Because many of us grew up playing ball, and everyone here watches the Red Sox as a near-religious experience, we all believe we know at least as much as the manager, pitching coach, and definitely the third base coach. We don't. However, I know enough to share a few thoughts.
Orioles pitching coach Ray Miller summarizes pitching thusly:
1) Throw strikes
2) Change speeds
3) Work fast
ESPN gives detailed breakdowns of hitter performance by count. Obviously, hitters who work behind in the count seldom are good hitters. Hall-of-Famer Wade Boggs was a rare exception. Strike one gives the pitcher a tremendous advantage.
"Hitting is timing. Pitching is disrupting timing." Pitchers without great 'stuff' can still get hitters out. Randy Jones of the seventies Padres, Doug Jones, and Mike Boddicker are all great examples of guys who had success without overpowering 'stuff'. Yesterday, the Sox threw Jon Papelbon against crafty veteran Brad Radke. If Radke had Papelbon's stuff, he'd be in the Hall of Fame. If Papelbon learned something from Radke yesterday, maybe he'll have as good a career as Radke.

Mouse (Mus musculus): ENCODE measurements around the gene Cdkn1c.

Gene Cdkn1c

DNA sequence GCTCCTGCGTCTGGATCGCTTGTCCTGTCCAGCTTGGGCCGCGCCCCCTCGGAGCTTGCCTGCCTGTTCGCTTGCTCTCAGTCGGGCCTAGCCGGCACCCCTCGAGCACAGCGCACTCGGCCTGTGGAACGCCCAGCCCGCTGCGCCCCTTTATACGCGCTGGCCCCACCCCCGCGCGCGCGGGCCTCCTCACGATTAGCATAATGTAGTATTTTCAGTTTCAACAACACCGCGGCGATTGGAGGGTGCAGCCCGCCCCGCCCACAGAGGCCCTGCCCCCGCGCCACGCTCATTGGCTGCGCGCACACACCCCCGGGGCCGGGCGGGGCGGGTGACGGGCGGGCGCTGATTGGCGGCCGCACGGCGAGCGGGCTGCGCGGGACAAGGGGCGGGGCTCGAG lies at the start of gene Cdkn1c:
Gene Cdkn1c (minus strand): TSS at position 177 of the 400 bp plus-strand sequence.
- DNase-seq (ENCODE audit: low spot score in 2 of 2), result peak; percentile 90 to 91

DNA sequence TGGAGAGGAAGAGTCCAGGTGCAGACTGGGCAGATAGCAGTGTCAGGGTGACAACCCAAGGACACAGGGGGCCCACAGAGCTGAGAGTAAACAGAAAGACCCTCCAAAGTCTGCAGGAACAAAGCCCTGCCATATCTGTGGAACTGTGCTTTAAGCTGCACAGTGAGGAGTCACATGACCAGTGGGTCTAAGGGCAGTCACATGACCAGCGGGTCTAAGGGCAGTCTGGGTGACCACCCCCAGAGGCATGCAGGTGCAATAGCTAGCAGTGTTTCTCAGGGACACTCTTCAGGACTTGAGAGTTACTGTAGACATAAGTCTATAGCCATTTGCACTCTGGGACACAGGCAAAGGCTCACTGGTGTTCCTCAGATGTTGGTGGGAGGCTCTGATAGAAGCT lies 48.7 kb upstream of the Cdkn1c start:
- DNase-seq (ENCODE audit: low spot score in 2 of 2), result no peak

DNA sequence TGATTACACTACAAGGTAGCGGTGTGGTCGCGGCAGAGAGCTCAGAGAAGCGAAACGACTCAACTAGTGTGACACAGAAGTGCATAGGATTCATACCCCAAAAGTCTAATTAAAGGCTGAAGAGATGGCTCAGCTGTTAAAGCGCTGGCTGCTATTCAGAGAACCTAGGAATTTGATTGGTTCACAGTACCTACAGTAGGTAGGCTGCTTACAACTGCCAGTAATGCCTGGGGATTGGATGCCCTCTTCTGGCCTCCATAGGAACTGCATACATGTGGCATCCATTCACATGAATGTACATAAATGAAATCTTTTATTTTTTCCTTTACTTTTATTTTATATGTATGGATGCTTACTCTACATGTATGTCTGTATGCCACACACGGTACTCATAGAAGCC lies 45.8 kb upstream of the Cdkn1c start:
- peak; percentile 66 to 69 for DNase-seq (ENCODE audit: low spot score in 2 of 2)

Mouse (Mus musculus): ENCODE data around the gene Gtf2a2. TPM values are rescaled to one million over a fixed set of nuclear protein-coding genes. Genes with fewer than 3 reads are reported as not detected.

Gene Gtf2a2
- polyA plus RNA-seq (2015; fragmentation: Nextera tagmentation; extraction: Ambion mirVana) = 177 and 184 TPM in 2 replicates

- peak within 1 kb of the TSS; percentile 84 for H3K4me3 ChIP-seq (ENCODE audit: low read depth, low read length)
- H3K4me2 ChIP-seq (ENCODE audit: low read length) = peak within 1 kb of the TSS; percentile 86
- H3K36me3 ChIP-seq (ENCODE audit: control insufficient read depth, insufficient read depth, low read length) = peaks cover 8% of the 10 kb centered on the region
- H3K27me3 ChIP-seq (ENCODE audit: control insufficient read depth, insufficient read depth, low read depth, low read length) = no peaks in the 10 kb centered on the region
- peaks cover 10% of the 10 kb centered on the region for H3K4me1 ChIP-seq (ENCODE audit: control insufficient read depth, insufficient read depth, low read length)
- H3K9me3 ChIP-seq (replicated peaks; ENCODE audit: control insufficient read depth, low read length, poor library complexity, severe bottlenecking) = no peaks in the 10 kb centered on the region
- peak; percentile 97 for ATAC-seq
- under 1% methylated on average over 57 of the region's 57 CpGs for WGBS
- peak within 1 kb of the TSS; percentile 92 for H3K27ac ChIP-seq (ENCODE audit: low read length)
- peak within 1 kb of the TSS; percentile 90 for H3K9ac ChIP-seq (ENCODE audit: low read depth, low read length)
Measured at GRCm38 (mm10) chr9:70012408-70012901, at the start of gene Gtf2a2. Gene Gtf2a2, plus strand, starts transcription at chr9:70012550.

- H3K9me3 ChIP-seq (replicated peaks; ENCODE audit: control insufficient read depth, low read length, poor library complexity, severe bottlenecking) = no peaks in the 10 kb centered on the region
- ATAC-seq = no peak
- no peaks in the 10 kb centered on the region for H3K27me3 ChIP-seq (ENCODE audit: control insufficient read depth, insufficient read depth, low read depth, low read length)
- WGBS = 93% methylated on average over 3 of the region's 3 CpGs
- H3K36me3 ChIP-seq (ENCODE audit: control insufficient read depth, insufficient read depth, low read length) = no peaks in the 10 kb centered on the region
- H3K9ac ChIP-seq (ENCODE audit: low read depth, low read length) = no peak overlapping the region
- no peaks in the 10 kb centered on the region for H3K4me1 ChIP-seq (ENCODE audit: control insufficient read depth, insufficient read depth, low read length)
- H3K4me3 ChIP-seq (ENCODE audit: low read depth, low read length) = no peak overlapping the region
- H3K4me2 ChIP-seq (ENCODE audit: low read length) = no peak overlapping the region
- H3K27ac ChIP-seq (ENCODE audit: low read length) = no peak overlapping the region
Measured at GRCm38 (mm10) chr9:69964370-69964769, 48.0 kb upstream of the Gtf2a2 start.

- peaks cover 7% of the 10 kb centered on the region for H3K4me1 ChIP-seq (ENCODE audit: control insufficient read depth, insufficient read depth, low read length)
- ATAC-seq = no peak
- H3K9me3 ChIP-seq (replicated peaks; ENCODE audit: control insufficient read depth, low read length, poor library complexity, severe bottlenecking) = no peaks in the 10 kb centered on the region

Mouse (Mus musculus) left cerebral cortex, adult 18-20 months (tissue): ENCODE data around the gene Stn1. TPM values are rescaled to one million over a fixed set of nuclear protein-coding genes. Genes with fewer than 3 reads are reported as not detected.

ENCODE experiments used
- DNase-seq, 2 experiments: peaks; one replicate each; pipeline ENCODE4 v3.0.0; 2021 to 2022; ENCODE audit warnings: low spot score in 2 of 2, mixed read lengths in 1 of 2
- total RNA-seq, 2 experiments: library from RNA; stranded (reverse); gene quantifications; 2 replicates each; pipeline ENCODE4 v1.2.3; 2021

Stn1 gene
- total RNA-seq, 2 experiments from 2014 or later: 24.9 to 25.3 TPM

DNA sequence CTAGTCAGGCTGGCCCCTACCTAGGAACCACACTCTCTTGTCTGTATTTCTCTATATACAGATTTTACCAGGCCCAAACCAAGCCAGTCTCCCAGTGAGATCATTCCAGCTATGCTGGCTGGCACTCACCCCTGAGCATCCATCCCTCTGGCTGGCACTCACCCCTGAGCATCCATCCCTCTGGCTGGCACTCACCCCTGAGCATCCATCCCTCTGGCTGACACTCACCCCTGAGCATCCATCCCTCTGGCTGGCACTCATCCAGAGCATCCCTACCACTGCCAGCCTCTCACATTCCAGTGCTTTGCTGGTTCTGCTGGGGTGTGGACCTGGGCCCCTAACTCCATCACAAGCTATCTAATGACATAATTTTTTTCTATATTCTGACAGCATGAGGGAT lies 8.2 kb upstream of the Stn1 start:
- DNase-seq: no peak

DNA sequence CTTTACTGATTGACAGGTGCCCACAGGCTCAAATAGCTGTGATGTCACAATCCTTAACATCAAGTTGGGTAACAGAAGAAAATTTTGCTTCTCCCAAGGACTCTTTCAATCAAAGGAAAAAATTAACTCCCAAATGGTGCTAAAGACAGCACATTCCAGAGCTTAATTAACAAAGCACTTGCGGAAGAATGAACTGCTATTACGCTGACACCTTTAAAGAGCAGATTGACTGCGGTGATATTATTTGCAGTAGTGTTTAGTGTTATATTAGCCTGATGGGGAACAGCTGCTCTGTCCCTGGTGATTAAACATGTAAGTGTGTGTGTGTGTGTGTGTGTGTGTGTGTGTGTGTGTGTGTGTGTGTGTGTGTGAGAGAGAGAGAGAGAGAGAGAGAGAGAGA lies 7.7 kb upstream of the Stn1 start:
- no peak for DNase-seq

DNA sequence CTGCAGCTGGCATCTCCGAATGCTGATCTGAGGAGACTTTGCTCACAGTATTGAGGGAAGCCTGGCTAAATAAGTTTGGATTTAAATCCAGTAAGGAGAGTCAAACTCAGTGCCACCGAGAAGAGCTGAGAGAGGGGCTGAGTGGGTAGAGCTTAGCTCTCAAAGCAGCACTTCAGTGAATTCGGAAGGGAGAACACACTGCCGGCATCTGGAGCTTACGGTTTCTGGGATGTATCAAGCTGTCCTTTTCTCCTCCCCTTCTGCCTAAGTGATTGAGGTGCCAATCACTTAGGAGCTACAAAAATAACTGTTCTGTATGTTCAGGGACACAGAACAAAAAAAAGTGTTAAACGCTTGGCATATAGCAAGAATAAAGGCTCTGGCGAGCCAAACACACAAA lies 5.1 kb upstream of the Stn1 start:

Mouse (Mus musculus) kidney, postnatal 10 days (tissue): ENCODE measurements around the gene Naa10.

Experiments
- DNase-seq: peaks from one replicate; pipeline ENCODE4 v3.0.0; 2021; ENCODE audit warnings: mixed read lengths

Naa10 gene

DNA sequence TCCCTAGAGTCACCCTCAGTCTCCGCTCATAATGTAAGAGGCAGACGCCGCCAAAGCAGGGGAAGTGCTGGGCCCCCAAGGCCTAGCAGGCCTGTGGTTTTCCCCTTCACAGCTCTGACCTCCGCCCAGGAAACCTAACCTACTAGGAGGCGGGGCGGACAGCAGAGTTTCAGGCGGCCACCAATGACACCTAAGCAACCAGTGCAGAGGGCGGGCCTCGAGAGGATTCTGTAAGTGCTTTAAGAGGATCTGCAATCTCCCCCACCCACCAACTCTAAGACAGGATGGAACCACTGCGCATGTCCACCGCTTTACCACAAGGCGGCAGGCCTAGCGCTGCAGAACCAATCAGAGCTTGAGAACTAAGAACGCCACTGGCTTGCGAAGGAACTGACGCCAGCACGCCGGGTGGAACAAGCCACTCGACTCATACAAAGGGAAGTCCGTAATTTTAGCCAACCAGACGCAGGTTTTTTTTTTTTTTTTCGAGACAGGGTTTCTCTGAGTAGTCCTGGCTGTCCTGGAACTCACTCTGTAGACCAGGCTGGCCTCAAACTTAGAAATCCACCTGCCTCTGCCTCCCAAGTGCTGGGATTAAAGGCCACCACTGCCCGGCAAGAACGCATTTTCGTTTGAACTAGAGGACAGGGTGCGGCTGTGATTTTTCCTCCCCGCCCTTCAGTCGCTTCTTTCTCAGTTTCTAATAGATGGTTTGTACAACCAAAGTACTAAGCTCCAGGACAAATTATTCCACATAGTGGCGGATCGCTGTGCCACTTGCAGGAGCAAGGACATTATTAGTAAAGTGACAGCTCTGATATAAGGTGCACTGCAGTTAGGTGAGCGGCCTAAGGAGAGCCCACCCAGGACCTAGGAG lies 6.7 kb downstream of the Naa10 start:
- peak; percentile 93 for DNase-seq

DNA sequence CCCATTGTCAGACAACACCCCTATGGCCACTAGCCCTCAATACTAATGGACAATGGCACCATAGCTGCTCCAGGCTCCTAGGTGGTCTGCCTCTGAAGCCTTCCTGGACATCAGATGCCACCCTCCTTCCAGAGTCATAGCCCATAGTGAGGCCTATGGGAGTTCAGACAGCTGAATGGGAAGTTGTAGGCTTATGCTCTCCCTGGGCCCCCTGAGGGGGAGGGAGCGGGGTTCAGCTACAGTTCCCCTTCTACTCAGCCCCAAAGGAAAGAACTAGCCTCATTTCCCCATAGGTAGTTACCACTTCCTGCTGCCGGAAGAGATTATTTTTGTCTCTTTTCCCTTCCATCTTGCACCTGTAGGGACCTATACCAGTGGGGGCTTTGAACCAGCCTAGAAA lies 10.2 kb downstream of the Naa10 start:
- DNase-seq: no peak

Defense changes everything. Mark Belanger couldn't hit much better than Alex Cora, and definitely not better than Mark Bellhorn, but Belanger anchored those Orioles infields that seemed to be in the ALCS every year.
It's a refreshing change to see the Sox getting 'power arms' to the majors. That's not saying they can't use the next Greg Maddux, if someday David Pauley or another prospect becomes the second coming of Maddux. However, would you rather bat against Abe Alvarez or Jon Lester? Sure, Catfish Hunter could give you a 'comfortable' 0 for 4, but I'd rather take my chances against him than Nolan Ryan or Sudden Sam McDowell.
Good old fashioned country hardball has a lot to say for it. Alan Embree had velocity but limited movement. It looks like both Manny Delcarmen and Papelbon both have velocity and movement. If they can learn to harness their stuff, and get some breaking balls mixed in, that would make Theo Epstein's life a lot easier during the remainder of the season and beyond.